We loaded into several buses and were driven about an hour and a half north of Kochkor into a high-altitude jailoo known as Sarala-Saz. We approached the jailoo, and I noticed that while the place was crawling with tourists, there weren’t all that many Kyrgyz about, and my heart began to sink. It should have occurred to me. See, here in Kyrgyzstan, people have a tendency to use the word “national” in the way that I would normally use the word “traditional.” (ex: Bullfighting is the national sport of Spain. Kilts are the national costume of Scotland.) It’s not exactly incorrect, but it does leave a certain ambiguity. We had been expecting the National Horse Games Festival to be a *national* event, with people from all over the country coming to participate. (People do still play these horse games, so it could have happened…) Instead, the moniker Traditional Horse Games Festival might have been more appropriate; it was essentially a demonstration of traditional Kyrgyz horse games, put on for tourists by CBT. It was okay, but not at all what I had expected. And not worth the trouble we went through getting there. Or the fact that the Person stuck to our group like glue the whole day.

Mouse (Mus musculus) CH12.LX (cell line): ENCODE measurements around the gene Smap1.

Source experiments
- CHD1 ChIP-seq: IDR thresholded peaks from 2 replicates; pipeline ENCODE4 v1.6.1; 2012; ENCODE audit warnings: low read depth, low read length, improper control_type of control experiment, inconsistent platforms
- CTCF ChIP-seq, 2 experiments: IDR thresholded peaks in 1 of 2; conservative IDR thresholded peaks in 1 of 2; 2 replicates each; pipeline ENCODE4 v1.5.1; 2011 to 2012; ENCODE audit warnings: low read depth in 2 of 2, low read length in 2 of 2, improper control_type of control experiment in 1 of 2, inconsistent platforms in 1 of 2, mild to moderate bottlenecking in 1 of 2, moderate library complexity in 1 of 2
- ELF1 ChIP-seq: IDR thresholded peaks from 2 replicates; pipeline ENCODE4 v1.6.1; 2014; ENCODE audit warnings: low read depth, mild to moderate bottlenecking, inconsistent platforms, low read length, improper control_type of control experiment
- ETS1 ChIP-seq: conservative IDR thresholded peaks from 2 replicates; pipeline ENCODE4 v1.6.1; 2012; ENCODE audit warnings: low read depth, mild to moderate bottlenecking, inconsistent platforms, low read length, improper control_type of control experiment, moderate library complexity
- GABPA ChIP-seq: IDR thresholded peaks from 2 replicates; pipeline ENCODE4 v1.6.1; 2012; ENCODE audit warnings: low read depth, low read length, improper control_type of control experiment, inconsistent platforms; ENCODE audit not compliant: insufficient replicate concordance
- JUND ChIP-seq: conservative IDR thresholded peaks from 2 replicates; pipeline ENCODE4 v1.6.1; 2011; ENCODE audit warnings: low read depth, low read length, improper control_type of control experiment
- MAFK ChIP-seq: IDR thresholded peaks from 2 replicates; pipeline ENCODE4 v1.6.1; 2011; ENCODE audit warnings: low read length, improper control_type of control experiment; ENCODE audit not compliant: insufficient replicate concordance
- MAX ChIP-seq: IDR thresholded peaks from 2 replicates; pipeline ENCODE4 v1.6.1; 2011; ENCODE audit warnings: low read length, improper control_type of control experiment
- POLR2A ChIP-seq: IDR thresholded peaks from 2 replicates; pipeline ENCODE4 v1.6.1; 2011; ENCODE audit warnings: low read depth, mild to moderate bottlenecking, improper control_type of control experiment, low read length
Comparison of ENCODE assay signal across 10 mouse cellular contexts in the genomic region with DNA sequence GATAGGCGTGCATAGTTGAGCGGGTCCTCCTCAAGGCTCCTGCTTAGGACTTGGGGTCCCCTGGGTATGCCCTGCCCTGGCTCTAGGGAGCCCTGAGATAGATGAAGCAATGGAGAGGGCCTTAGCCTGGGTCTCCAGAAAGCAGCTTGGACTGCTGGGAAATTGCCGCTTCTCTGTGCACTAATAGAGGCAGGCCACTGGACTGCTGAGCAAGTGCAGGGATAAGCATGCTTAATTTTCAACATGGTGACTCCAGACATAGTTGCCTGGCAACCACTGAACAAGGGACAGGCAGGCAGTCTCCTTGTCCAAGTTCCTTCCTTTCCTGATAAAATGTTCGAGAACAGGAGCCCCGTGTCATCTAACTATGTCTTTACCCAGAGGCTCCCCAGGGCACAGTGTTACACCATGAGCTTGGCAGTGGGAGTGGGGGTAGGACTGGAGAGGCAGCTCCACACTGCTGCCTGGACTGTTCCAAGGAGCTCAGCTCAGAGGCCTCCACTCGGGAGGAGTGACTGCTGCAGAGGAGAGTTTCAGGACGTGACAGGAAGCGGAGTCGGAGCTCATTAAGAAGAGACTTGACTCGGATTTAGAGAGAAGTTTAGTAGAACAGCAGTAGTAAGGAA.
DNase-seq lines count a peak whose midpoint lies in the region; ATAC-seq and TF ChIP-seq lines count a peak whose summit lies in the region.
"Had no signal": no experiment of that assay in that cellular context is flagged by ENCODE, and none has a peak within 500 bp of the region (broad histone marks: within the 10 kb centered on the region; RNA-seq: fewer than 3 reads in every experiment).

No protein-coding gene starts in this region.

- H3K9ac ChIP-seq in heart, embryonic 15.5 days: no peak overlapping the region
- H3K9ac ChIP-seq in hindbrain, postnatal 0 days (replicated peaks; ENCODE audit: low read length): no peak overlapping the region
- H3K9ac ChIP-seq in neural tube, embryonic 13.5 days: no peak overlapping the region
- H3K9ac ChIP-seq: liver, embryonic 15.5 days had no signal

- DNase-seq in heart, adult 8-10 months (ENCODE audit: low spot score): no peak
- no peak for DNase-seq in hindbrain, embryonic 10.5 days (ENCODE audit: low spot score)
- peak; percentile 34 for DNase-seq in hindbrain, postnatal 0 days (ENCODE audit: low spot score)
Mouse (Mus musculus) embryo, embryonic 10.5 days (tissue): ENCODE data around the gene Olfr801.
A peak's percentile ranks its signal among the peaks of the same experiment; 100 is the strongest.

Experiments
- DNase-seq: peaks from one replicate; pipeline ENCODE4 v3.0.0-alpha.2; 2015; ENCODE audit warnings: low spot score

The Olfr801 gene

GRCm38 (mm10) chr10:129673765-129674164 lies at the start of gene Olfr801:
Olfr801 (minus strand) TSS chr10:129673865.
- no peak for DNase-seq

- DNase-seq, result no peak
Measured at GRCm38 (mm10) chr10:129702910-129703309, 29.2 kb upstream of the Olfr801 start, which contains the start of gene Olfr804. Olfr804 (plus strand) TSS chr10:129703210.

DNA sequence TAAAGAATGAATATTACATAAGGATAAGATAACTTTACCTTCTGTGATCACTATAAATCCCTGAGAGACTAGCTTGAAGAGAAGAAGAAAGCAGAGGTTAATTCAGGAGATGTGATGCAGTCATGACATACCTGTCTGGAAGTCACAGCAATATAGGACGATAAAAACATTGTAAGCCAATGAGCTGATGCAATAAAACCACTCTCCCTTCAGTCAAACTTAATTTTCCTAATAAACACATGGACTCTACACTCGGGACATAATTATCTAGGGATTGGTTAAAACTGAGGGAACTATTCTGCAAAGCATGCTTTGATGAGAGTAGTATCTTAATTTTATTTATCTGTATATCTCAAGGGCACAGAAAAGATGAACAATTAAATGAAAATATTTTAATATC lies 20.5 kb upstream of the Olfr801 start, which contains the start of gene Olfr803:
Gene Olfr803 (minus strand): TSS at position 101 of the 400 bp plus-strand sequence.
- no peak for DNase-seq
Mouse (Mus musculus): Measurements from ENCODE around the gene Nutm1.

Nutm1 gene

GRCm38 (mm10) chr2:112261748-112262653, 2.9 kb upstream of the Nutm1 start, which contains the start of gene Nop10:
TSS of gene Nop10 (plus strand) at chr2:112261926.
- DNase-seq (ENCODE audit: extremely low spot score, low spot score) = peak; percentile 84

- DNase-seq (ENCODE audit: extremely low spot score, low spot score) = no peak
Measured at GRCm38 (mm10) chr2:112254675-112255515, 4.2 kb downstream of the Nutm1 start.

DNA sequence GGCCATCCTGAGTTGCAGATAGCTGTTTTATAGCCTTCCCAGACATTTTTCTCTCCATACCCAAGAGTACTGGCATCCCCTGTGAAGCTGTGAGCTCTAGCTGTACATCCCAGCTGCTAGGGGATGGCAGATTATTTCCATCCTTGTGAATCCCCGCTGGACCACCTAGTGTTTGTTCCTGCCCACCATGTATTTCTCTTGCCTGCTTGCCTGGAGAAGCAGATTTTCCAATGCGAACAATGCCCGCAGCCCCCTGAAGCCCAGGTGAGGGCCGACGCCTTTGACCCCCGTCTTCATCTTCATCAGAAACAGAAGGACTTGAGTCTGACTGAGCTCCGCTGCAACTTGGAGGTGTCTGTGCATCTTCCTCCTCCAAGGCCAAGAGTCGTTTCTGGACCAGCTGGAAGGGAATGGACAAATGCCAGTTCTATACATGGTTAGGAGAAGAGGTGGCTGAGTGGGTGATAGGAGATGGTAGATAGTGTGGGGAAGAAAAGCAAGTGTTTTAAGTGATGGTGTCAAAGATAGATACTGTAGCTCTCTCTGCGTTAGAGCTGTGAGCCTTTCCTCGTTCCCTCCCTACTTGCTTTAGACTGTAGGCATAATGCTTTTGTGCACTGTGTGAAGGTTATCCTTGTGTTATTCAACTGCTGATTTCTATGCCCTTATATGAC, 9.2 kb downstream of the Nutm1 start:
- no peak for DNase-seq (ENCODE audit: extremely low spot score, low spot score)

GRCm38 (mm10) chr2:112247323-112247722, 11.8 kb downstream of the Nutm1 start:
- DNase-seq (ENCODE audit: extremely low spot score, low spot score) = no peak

I did get some decent photos:
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The Sarala-Saz jailoo where the festival was held was gorgeous, and we were lucky that the weather was as well.

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The first exhibition of the day was Kurosh, traditional Kyrgyz wrestling.

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Then came Oodarysh, wrestling on horseback. The goal is to knock your opponent from his horse.

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Next was Tyiyn Enmey (of which I got my best shots of the day). Traditionally, men pick up a coin from the ground while on horseback at a gallop. These guys used paper.

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And lastly, Ulak-tartysh, dead goat polo. It was difficult to get shots showing the goat as it was dark like the horses. That fuzzy thing hanging off the black horse is the goat.

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Just as rain clouds began to make their way over the mountaintops, we boarded our bus back to Kochkor.

On our way back from Kochkor to Bishkek, K, M, and I shared a taxi for 250soms/person which took only 2 hours 15 minutes to make it from the Kochkor bus station to our apartment building. Yeah.